Is your product search engine holding your business back? Stats suggest it is, with 80% of users exiting a site due to poor search.
While you may be unable to answer this question entirely, you’re not alone. Many online retailers underestimate the role an AI-powered product search engine plays in driving sales and conversions. And selecting a proper search solution is a worthy investment that can boost revenue and conversions, inform strategic ecommerce decisions, and delight customers.
Let’s dive into what some of the top product search engines are doing wrong, and what they should be doing instead.
Error #1: They Interpret Queries Based on Keyword Matching
Most search engines used on ecommerce sites today aren’t built for ecommerce or product discovery. They’re built on keyword engines — such as Solr or Elasticsearch — and prioritize relevance above all else. (And as ecommerce teams know, returning the most relevant products doesn’t always guarantee a sale.)
This approach of keyword matching works decently in content, like blogs and support documentation. But it’s less than ideal for driving specific ecommerce KPIs like revenue, inventory, and conversions. Not to mention it falls very short of offering a seamless shopping experience.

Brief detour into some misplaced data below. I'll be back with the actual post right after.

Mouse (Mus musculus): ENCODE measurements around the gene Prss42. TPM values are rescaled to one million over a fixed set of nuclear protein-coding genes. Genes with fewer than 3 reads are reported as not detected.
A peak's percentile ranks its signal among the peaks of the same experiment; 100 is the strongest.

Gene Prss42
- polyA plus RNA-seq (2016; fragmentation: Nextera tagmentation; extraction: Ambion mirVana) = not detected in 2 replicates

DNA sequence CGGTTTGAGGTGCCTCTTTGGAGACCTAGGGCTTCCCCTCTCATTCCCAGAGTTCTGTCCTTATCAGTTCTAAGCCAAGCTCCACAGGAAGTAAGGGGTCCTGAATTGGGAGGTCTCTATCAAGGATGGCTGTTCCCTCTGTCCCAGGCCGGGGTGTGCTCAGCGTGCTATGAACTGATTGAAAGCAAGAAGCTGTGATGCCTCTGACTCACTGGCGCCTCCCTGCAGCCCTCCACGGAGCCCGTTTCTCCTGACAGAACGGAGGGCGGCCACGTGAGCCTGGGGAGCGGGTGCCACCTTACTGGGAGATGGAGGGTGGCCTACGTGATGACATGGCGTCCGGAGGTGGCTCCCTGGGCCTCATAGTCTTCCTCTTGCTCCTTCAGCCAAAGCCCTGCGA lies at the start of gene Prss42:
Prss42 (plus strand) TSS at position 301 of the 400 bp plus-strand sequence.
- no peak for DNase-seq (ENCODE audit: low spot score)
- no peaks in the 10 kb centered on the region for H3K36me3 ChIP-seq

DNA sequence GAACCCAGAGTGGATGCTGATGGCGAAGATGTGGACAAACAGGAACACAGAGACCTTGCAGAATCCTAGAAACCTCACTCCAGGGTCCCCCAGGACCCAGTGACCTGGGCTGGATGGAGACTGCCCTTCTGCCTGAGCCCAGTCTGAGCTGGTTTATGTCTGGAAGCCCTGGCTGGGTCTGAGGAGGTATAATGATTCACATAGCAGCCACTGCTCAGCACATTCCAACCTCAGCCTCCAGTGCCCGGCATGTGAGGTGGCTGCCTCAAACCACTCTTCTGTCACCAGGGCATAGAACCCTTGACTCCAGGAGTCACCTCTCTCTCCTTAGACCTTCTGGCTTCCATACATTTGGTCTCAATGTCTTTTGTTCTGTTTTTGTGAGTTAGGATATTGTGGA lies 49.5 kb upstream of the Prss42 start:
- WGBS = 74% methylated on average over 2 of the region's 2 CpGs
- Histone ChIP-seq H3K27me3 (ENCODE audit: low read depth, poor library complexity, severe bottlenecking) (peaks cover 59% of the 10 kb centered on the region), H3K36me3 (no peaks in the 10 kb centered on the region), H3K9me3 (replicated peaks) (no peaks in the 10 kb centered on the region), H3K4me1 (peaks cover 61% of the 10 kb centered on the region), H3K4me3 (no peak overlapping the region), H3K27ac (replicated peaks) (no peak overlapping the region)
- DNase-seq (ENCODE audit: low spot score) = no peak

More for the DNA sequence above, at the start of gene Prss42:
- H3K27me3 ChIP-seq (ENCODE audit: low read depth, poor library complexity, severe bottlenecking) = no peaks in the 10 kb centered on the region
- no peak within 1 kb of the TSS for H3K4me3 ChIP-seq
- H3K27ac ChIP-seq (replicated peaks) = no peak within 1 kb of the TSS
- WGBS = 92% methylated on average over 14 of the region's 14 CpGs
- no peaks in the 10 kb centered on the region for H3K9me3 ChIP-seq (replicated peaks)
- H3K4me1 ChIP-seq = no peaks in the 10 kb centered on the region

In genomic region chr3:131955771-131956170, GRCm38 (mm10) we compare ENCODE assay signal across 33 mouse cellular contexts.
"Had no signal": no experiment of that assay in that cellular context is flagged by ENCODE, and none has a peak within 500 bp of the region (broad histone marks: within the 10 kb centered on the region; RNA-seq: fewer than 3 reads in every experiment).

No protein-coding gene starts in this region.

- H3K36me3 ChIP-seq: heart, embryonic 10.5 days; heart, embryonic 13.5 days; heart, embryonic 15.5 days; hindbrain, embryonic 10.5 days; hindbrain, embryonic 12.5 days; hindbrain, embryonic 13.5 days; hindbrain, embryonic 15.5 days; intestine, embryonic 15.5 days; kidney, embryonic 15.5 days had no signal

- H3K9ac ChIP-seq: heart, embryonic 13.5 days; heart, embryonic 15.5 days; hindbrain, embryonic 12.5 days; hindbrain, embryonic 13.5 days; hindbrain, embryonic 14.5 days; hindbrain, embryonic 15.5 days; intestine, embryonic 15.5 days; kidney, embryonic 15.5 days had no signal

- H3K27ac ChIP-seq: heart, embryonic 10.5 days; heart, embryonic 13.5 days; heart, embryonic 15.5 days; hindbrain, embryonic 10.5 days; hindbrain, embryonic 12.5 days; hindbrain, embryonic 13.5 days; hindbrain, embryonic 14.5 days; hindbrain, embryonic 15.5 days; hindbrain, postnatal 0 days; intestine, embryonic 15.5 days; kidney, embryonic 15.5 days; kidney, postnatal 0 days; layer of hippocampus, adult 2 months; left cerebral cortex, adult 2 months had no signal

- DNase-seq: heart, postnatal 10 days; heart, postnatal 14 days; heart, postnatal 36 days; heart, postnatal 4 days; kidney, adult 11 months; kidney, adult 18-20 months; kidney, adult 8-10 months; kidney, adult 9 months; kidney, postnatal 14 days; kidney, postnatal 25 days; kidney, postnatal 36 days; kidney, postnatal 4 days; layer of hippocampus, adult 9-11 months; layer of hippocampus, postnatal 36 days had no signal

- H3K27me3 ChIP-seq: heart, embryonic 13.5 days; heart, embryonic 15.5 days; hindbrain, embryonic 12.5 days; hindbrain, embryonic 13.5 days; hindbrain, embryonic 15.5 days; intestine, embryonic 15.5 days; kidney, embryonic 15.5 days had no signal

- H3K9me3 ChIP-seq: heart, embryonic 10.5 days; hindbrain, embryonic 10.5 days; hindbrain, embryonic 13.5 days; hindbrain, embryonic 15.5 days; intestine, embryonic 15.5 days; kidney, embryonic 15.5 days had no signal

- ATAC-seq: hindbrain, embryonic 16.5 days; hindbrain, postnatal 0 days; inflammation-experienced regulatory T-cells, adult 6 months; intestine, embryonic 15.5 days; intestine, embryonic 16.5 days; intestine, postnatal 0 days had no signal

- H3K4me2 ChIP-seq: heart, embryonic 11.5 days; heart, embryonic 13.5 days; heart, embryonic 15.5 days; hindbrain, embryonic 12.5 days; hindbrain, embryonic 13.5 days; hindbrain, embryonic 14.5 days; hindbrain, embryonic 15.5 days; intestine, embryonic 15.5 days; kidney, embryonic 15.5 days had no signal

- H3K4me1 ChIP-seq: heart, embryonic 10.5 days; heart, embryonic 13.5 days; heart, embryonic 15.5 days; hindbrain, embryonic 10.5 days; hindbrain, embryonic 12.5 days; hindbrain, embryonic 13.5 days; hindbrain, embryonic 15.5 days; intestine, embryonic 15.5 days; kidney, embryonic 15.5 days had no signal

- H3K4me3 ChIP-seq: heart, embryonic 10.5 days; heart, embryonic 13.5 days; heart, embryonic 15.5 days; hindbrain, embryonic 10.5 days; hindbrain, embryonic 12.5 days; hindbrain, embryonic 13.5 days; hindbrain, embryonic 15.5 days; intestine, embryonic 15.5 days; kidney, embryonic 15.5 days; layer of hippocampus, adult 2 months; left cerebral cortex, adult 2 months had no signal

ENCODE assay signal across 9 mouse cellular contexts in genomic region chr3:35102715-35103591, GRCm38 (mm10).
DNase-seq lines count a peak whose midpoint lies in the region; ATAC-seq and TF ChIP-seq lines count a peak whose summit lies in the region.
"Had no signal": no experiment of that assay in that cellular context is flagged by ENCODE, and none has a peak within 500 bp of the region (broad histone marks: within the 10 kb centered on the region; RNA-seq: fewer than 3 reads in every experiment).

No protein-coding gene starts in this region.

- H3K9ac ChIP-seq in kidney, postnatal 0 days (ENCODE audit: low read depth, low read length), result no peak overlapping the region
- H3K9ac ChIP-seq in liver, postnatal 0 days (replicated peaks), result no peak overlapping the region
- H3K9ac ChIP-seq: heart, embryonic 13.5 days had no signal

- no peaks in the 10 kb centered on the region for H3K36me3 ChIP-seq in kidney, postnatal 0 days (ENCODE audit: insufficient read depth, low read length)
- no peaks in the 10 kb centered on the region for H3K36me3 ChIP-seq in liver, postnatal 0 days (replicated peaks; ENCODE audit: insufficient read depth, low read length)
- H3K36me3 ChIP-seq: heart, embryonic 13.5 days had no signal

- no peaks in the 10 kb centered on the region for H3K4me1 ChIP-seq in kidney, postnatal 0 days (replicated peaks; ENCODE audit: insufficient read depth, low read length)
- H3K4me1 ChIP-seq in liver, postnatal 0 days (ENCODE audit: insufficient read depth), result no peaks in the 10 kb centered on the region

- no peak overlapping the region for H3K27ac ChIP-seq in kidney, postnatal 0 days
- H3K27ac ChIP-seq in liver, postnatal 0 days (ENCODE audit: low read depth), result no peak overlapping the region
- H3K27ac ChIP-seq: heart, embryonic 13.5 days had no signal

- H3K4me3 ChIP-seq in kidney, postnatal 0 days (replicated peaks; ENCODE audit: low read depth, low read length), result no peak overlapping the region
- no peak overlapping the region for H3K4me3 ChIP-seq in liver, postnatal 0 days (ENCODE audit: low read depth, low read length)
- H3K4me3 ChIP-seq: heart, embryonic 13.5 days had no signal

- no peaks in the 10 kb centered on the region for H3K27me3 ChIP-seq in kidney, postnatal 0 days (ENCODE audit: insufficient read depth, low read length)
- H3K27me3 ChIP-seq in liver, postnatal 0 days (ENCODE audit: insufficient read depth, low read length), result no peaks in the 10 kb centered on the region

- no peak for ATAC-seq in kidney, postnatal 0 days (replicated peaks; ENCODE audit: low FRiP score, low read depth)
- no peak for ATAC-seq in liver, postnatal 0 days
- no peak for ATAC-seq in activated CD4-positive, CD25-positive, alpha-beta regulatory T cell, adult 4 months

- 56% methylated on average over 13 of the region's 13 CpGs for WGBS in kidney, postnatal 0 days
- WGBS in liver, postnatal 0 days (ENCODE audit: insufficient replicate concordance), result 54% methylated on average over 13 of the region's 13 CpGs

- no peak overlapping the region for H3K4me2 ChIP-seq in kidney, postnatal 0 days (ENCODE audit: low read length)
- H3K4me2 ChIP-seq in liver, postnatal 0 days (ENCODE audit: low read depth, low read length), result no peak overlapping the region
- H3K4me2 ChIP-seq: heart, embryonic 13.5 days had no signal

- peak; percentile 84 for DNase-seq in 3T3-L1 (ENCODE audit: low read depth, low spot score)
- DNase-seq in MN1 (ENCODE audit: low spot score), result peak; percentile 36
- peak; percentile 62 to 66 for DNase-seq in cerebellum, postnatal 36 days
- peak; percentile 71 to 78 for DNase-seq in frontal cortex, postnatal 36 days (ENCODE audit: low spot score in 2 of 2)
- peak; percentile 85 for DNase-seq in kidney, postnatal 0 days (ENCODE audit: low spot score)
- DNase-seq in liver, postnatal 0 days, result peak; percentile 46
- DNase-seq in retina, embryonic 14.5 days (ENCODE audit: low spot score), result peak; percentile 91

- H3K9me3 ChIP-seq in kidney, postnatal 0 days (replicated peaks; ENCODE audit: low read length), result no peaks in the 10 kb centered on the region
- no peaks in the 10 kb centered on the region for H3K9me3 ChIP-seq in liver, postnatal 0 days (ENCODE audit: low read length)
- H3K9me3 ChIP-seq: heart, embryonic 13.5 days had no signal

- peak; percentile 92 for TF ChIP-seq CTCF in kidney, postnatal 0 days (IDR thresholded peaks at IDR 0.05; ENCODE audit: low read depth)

It also brings up the notion of search intent –– how do search engines relying on keyword matching algorithms decipher the intent of a user? Short answer: they can’t.
Intent isn’t always explicit in keywords. For example, a user searching for “spreadable butter” wants butter they can spread, not the cooking spray butter or Nutella spread that’s often returned for their query. And keyword matching certainly won’t return complementary items alongside spreadable butter, like the perfect bread for making toast.
What to look for instead: Choose a product search engine that can be optimized for ecommerce KPIs, thanks to transformers and large language models (LLMs) that perform a variety of Natural Language Processing (NLP) tasks. NLP is a type of artificial intelligence (AI) that helps software better understand human language. It uses advanced algorithms to interpret query data, effectively bridging the gap between what a customer actually wants and what the search engine returns.